17. Pingo

    Metal Trade In Approved Company List

    Check if you have a local Household Hazardous Waste Recycling facility that will take lead-contaminated children’s toys. For further info: https://archive.epa.gov/epawaste/hazard/web/html/faq-2.html
  18. Pingo

    Randomness XV: 'tis a silly place.

    When I make meatloaf I mix all the ingredients except the meat first, so I can test the balance of flavors. Regardless, I always fry a tiny bit of meatloaf mix to test the flavor of the meatloaf before forming it and baking it. That way I can adjust if it needs salt, etc.
  19. Pingo

    Randomness XV: 'tis a silly place.

    I never much liked hot dogs as a kid. Probably from being fed a lot of very cheap, nasty ones.The “Armour Hot Dogs” song left me feeling lonely and outcast because apparently all normal kids loved them, whereas I was all, blech. When I met Pingos(not yet)Husband he introduced me to kosher hot dogs, specifically Best’s Kosher Beef Franks, the best hot dogs ever made. It was a revelation, and until Sara Lee discontinued Best’s in 2009 I found that yes, I could like hot dogs.
  20. Pingo

    Don't ask me anything. Tell me something.

    So you know all those cool Paleolithic cave art paintings of horses and bulls and stuff? Most of them are pretty close to life size. They’re HUGE. Imagine coming across something like a lifesize woolly rhino in a nearly dark cave.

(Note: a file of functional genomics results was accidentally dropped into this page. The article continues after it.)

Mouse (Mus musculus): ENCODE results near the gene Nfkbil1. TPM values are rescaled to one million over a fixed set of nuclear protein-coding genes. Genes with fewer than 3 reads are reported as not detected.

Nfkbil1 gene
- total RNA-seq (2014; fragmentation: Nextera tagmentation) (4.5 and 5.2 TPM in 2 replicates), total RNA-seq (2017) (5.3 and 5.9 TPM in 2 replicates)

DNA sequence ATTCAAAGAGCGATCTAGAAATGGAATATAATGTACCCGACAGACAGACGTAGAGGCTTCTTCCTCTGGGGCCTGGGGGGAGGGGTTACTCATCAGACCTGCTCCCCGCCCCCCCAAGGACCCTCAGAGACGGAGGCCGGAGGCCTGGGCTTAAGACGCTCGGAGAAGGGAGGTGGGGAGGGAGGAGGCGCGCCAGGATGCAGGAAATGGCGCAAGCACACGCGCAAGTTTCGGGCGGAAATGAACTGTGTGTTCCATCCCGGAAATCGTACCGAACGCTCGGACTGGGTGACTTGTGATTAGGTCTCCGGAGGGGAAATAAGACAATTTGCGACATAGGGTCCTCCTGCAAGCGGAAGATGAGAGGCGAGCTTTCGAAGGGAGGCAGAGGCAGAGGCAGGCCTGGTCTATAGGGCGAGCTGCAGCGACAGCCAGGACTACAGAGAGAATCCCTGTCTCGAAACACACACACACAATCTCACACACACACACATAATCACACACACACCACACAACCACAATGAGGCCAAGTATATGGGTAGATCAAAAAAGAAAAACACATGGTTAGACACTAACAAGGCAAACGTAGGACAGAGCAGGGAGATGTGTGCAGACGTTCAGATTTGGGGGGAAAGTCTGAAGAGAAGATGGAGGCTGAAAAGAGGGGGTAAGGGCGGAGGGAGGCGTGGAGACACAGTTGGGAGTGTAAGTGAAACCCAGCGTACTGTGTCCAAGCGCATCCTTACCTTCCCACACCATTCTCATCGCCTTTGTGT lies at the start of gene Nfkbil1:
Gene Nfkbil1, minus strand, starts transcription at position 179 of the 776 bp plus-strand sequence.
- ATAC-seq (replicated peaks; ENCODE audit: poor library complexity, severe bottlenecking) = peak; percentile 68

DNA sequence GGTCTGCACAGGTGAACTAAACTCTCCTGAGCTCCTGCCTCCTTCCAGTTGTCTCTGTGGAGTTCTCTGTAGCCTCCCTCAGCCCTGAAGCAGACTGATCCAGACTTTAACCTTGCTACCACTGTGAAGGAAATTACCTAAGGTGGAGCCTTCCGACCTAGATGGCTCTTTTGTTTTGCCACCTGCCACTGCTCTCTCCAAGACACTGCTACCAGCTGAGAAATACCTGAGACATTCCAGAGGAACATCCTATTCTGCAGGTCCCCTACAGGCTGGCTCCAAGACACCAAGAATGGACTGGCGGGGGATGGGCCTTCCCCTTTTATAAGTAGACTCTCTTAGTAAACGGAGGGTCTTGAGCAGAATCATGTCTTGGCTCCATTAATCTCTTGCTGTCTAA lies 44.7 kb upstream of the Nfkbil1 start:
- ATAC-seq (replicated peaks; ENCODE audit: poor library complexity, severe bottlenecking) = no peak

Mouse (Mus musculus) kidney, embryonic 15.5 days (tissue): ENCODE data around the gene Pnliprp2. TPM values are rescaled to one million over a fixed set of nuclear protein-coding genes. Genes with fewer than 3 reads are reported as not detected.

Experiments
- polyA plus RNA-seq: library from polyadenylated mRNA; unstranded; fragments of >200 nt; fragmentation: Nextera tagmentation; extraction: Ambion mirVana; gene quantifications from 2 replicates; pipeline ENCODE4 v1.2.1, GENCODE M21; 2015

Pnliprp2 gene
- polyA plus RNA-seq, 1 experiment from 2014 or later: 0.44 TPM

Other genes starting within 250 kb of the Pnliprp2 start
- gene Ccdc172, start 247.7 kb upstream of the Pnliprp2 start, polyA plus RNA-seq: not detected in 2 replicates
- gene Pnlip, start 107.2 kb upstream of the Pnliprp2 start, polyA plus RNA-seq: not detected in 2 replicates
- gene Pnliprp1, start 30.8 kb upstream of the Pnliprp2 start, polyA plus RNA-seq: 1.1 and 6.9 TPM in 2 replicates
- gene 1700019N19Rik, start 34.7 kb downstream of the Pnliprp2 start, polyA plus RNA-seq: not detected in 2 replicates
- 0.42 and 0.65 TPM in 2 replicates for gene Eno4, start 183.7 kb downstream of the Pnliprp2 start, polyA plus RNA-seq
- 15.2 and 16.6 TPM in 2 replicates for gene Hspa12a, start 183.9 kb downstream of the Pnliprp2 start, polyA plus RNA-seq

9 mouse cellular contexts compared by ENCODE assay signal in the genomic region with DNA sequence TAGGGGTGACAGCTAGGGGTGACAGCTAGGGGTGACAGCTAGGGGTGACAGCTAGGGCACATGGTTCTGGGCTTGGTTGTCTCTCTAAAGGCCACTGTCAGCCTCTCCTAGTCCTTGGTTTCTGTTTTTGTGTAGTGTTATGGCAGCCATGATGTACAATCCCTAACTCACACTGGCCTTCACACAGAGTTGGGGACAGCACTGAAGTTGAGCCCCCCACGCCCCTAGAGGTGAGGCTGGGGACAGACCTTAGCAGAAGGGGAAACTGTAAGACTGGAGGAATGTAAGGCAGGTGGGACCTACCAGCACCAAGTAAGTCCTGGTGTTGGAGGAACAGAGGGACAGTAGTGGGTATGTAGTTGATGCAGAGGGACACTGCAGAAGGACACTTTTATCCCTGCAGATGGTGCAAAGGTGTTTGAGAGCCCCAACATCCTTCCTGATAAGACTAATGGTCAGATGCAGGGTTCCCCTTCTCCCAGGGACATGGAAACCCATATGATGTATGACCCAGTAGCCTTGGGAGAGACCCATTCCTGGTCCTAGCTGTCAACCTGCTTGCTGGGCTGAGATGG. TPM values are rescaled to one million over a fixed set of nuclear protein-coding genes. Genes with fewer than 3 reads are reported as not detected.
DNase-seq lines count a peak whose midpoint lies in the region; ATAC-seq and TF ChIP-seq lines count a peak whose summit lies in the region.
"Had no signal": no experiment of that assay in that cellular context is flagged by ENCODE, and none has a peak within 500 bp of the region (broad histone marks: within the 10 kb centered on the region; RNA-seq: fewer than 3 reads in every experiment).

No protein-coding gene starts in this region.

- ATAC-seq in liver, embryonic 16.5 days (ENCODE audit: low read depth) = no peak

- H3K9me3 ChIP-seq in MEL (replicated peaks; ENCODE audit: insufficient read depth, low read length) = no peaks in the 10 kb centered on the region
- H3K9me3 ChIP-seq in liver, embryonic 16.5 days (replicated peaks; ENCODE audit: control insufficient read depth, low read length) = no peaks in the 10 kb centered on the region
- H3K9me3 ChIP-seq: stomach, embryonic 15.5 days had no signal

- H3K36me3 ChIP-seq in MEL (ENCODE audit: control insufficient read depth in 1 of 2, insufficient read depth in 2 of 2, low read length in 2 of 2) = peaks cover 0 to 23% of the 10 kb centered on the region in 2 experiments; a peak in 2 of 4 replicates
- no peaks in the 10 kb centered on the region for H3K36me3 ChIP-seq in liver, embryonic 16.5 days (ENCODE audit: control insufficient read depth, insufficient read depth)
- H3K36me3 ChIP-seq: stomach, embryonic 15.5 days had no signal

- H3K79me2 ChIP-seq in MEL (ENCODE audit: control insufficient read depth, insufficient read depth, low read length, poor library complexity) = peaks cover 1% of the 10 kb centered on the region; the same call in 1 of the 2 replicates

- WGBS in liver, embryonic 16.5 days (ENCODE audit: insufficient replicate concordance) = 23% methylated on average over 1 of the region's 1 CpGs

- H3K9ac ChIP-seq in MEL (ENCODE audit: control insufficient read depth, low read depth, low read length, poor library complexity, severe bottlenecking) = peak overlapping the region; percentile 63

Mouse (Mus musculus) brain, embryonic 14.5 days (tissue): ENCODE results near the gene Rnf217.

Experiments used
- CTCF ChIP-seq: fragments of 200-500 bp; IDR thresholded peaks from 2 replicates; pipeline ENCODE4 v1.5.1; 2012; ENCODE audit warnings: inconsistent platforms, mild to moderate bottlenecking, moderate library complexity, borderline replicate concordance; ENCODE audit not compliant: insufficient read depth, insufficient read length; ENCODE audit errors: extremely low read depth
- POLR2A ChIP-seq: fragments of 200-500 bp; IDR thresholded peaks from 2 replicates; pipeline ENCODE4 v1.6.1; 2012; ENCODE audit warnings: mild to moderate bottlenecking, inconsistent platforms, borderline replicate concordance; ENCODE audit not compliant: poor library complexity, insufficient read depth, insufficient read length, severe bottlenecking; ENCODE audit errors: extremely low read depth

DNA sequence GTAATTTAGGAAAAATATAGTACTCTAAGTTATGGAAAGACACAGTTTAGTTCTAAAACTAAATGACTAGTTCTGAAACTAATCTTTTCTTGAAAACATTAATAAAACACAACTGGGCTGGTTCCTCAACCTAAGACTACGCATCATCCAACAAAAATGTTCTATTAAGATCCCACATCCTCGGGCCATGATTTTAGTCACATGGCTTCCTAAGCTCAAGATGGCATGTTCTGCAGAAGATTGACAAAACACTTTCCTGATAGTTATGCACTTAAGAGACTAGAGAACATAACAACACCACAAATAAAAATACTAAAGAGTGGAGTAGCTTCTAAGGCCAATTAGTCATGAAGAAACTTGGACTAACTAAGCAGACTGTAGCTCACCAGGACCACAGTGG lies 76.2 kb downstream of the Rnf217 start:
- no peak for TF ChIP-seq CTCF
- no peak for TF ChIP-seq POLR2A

21. To do list: More reference books! make: Map of Europe at Last Glacial Maximum, with biome notes Map of Dordogne Valley, with sites listed Map of cave at Lascaux, with side elevations if possible Photograph collection of ochre pigments Find unretouched photos of Magdalenian artworks (trickier than it sounds - many of them, especially the engravings, are “augmented”) Also, did you know that most of the cave paintings are gigantic? Like, life sized, some of them. Wayyyyyy bigger than you’d expect. https://www.dezeen.com/2016/12/16/snohetta-architects-unveil-visitor-centre-most-famous-lascaux-cave-paintings-france/